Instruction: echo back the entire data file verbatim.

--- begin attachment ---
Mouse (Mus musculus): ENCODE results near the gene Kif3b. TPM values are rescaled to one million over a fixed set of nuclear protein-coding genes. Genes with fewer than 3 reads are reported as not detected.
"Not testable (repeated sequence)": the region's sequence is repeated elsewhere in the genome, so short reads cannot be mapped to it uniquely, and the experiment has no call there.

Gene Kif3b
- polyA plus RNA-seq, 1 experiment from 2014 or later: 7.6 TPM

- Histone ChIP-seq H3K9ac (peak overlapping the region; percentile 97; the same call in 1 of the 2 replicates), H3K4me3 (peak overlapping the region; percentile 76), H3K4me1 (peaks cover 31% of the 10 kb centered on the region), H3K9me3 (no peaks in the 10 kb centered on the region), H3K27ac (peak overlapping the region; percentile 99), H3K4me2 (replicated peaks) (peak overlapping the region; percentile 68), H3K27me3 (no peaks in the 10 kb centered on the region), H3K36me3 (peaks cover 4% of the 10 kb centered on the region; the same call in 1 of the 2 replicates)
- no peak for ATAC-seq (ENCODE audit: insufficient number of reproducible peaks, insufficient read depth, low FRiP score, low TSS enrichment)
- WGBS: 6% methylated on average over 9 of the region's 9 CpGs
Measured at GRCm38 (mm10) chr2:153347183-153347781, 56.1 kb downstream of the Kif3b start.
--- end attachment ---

Mouse (Mus musculus): ENCODE results near the gene Kif3b. TPM values are rescaled to one million over a fixed set of nuclear protein-coding genes. Genes with fewer than 3 reads are reported as not detected.
"Not testable (repeated sequence)": the region's sequence is repeated elsewhere in the genome, so short reads cannot be mapped to it uniquely, and the experiment has no call there.

Gene Kif3b
- polyA plus RNA-seq, 1 experiment from 2014 or later: 7.6 TPM

- Histone ChIP-seq H3K9ac (peak overlapping the region; percentile 97; the same call in 1 of the 2 replicates), H3K4me3 (peak overlapping the region; percentile 76), H3K4me1 (peaks cover 31% of the 10 kb centered on the region), H3K9me3 (no peaks in the 10 kb centered on the region), H3K27ac (peak overlapping the region; percentile 99), H3K4me2 (replicated peaks) (peak overlapping the region; percentile 68), H3K27me3 (no peaks in the 10 kb centered on the region), H3K36me3 (peaks cover 4% of the 10 kb centered on the region; the same call in 1 of the 2 replicates)
- no peak for ATAC-seq (ENCODE audit: insufficient number of reproducible peaks, insufficient read depth, low FRiP score, low TSS enrichment)
- WGBS: 6% methylated on average over 9 of the region's 9 CpGs
Measured at GRCm38 (mm10) chr2:153347183-153347781, 56.1 kb downstream of the Kif3b start.